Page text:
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Debussy (red), Debussy (green), Debussy (blue)
Click on image to enlarge.
Debussy (red), Debussy (green), Debussy (blue)
Release Date: April 18, 2012
Topics: Color Images, Crater Rays, Limb Images, Named Craters, WAC

Date acquired: March 21, 2012
Image Mission Elapsed Time (MET): 240854845, 240854865, 240854849
Image ID: 1545794, 1545799, 1545795
Instrument: Wide Angle Camera (WAC) of the Mercury Dual Imaging System (MDIS)
WAC filters: 9, 7, 6 (996, 748, 433 nanometers) in red, green, and blue
Center Latitude: -36.20
Center Longitude: 60.40 E
Resolution: 2858 meters/pixel
Scale: Mercury's diameter is 4880 kilometers (3030 miles)
Incidence Angle: 79.5
Emission Angle: 66.7
Phase Angle: 78.7

Of Interest: This color image of Mercury's limb captures Debussy, a crater 80 km (50 mi.) in diameter, as well as some if its extensive rays. The crater and its rays appear brighter than the surrounding material because the crater is relatively young and the excavated materials have not been substantially darkened by space weathering.

This image was acquired as a targeted photometry observation. Photometry observations involve imaging a point on Mercury's surface under a range of different incidence and emission angles through the eight narrow-band color filters used in the 8-color base map. The different viewing and illumination conditions provide critical data for a photometric correction model to calibrate MDIS's color images.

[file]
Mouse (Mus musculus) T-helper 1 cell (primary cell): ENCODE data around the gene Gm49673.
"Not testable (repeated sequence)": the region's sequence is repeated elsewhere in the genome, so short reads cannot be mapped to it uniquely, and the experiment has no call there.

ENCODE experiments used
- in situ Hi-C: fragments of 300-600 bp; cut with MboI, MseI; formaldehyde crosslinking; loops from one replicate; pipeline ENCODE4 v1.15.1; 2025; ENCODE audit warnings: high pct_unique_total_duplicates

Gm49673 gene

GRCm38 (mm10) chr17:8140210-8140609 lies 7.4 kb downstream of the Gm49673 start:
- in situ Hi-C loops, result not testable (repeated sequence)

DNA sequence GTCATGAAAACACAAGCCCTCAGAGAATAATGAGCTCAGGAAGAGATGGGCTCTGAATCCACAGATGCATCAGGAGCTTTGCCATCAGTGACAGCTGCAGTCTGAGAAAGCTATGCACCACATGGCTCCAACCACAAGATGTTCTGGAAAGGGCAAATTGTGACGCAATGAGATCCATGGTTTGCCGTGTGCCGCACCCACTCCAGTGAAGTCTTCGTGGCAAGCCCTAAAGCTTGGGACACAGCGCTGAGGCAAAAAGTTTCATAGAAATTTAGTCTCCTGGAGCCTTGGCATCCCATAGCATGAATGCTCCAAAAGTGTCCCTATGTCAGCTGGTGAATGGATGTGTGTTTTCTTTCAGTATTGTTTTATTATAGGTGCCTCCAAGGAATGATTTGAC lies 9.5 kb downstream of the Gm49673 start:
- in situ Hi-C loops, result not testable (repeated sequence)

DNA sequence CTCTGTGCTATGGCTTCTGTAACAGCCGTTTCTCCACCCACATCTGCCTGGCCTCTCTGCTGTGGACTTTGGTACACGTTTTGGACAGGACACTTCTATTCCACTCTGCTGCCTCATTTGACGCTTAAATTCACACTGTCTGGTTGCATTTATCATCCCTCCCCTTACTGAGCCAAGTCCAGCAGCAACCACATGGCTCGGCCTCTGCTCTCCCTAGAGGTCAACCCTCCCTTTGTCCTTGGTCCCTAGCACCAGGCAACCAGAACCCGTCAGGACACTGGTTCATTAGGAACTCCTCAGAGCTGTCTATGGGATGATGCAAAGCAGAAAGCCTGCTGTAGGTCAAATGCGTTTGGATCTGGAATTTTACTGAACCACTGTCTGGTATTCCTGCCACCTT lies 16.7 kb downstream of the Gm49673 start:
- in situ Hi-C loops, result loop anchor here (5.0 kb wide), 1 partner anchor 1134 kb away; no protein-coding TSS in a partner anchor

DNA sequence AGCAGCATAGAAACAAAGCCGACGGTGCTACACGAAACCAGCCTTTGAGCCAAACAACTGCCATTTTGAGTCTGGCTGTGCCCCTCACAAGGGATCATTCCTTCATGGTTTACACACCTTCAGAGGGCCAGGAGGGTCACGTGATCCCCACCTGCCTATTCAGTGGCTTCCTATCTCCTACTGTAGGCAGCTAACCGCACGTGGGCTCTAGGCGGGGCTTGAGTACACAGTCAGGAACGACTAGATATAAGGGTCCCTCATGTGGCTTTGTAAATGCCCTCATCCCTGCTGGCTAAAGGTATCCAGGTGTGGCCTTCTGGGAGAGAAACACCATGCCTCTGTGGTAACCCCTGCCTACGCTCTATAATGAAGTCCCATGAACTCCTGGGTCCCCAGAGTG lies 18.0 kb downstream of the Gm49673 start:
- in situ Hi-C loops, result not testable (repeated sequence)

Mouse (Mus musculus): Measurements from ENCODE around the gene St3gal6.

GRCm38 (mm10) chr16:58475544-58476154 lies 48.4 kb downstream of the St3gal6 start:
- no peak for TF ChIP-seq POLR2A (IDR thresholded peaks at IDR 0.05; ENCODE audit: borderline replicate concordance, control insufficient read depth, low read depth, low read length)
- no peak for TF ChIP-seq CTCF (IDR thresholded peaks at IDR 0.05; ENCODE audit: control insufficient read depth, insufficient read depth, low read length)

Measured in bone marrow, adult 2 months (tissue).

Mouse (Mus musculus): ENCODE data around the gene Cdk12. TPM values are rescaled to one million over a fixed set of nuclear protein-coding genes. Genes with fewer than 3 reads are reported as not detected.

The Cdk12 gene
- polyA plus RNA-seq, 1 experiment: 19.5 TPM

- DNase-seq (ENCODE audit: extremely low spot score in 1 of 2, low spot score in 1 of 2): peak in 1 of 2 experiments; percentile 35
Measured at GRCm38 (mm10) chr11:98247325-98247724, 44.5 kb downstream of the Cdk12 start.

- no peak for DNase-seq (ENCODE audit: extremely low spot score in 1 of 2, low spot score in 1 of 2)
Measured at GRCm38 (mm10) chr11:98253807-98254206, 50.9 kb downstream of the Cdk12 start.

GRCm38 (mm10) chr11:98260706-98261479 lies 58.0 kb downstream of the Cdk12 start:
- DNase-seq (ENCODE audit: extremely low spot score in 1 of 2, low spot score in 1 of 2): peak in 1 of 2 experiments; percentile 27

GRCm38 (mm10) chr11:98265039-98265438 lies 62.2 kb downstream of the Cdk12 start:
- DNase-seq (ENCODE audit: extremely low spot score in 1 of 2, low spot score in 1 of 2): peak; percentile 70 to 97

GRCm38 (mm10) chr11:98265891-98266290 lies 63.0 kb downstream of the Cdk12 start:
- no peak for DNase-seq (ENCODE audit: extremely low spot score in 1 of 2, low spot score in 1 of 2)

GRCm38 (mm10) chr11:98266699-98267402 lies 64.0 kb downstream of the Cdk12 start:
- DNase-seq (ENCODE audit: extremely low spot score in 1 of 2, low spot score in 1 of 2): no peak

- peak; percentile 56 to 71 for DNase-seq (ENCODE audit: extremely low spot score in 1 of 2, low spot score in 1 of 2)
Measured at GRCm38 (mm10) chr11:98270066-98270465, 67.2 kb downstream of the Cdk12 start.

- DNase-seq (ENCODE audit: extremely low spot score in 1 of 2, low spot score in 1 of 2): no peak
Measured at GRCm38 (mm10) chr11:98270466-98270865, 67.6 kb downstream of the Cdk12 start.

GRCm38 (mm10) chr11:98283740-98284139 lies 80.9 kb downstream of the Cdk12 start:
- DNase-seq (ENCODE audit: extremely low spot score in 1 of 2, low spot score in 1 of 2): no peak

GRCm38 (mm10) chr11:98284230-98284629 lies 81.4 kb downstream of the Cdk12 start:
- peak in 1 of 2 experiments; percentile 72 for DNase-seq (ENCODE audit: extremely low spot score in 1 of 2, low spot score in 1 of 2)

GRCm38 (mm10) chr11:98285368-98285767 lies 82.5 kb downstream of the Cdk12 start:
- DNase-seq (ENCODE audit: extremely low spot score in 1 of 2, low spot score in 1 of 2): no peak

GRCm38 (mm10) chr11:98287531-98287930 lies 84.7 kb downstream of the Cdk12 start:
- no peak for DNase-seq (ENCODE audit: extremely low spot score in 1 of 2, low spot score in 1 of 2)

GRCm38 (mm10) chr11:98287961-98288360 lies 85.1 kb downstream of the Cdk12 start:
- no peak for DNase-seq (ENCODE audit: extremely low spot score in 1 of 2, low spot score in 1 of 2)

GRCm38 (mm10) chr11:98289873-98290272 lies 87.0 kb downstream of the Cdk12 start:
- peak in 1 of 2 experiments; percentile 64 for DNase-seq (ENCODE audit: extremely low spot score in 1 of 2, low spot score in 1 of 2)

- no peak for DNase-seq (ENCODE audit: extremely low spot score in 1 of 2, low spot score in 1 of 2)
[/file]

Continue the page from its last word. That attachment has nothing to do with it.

The MESSENGER spacecraft is the first ever to orbit the planet Mercury, and the spacecraft's seven scientific instruments and radio science investigation are unraveling the history and evolution of the Solar System's innermost planet. Visit the Why Mercury? section of this website to learn more about the key science questions that the MESSENGER mission is addressing. During the one-year primary mission, MESSENGER acquired 88,746 images and extensive other data sets. MESSENGER is now in a yearlong extended mission, during which plans call for the acquisition of more than 80,000 additional images to support MESSENGER's science goals.

Credit: NASA/Johns Hopkins University Applied Physics Laboratory/Carnegie Institution of Washington

For information regarding the use of MESSENGER images, see the image use policy.


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